Skip to content
Link copied to clipboard

Rendell's optimism on turnpike has skeptics

His projections on pension yields are seen as inflated.

Gov. Rendell is an optimist. Not a math major.

He says he can sell toll-taking rights on the Pennsylvania Turnpike for a fat up-front payment, pay off its debt, invest the remaining $10 billion and change with the state pension fund, set aside a bit for inflation, and pocket an average 12 percent each year, or $1.1 billion, to fix rundown roads and bridges.

Why stop at 12 percent? Why not take it all to Harrah's in Chester, and go for a jackpot?

"It's not a guess," insists Roy Kienitz, the bow-tied deputy chief of staff Rendell used to defend his math.

According to the governor, the State Employees' Retirement System has posted average returns of 12 percent a year, for the last 20 years. And if it can do that for retired senators, judges and social workers, Rendell figures it can do that for asphalt contractors and steel fabricators hired to fix roads and bridges.

There's a lot riding on that 12 percent guesstimate. For every percentage point missed, the roads are short nearly $100 million. If the yield stays below 10 percent, the state misses its yearly target and has to find other funds or scrimp on repairs.

In real life, SERS pays pensions with help from hundreds of millions in taxes and state worker "contributions" each year. SERS's reported investment returns depend on estimates of the value of its unusually large pool of hedge funds, real estate, venture capital, and other private assets, which it might not be able to sell for years.

Tying future highway spending to those returns is a little less scientific than betting your house will go up in value, from now until your kids are dead, at the same rate it rose from the end of the Reagan presidency until the real estate market keeled over last year. (SERS spokesman Bob Gentzel adds that returns weren't quite 12 percent - "for the record, 11.5."

Looking forward, SERS's own profit target is just 8.5 percent, which would cut a $320 million yearly hole in Rendell's budget. SERS might not meet that goal either, chairman Nick Maiale reminded his ex-colleagues in the General Assembly earlier this year.

That didn't move Kienitz. "Pension fund managers, their goal is to underpromise and overdeliver," he said.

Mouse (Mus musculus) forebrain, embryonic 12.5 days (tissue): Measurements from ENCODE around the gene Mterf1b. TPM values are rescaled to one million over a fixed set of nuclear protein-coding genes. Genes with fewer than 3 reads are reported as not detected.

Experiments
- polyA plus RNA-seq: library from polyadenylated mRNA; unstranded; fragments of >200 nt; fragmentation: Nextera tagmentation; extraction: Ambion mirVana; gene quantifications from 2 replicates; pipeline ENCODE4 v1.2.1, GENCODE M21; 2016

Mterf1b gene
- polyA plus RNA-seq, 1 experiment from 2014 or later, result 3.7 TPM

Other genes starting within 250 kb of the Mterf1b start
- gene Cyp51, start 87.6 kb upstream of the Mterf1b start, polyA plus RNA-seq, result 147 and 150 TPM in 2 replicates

Let's ask some outside experts.

"Even an 8.5 percent return assumption is generous," said Ted Aronson, who manages almost as much money as SERS does through his Center City investment firm, Aronson + Johnson + Ortiz L.P. "It's one thing to be optimistic about the markets; it's another to believe in the tooth fairy."

"The Securities and Exchange Commission challenges assumptions over 8 percent" for corporate funds, said professor Olivia Mitchell, a pension scholar at the Wharton School. "Even 8 percent is fairly aggressive. Some people in this building think returns on assets will be a lot lower in the future than they've been in the past."

Kienitz doesn't buy any of that. "I understand the industry uses a lower number," he said. "Do you trust some guy picking a number out of the air? Or do you trust the data?"

He told me the state's consultant, Morgan Stanley, backed the governor's math. The guy who crunched those numbers didn't want to talk about it. But his firm's 2007 report, helpfully linked to Rendell's Web site, includes a chart estimating investment yields at 7 percent to 9 percent. Rendell's 12 percent estimate came on further reflection, Kienitz said.

Back on Wall Street, Citigroup Inc.'s Felicity Gates, a leader of the partnership that made the winning bid of $12.8 billion in last week's turnpike auction, said a bigger concern is the General Assembly's lack of enthusiasm, which makes this deal "really unusual."

"When we did the Chicago Skyway, the legislative support was there," she said. "With the Indiana Toll Road, the legislation hadn't yet been passed, but it had support. In Pennsylvania, the legislation doesn't have the support it needs yet."

What's her theory? "It's partly the way it works here, the way politics is conducted," she said.

Not that Gates is complaining. This would be, by far, her group's biggest highway. It's worth some risk.

"An open and frank debate is a good thing," Gates concluded. "I'd rather see it happen now than when it's nearly done.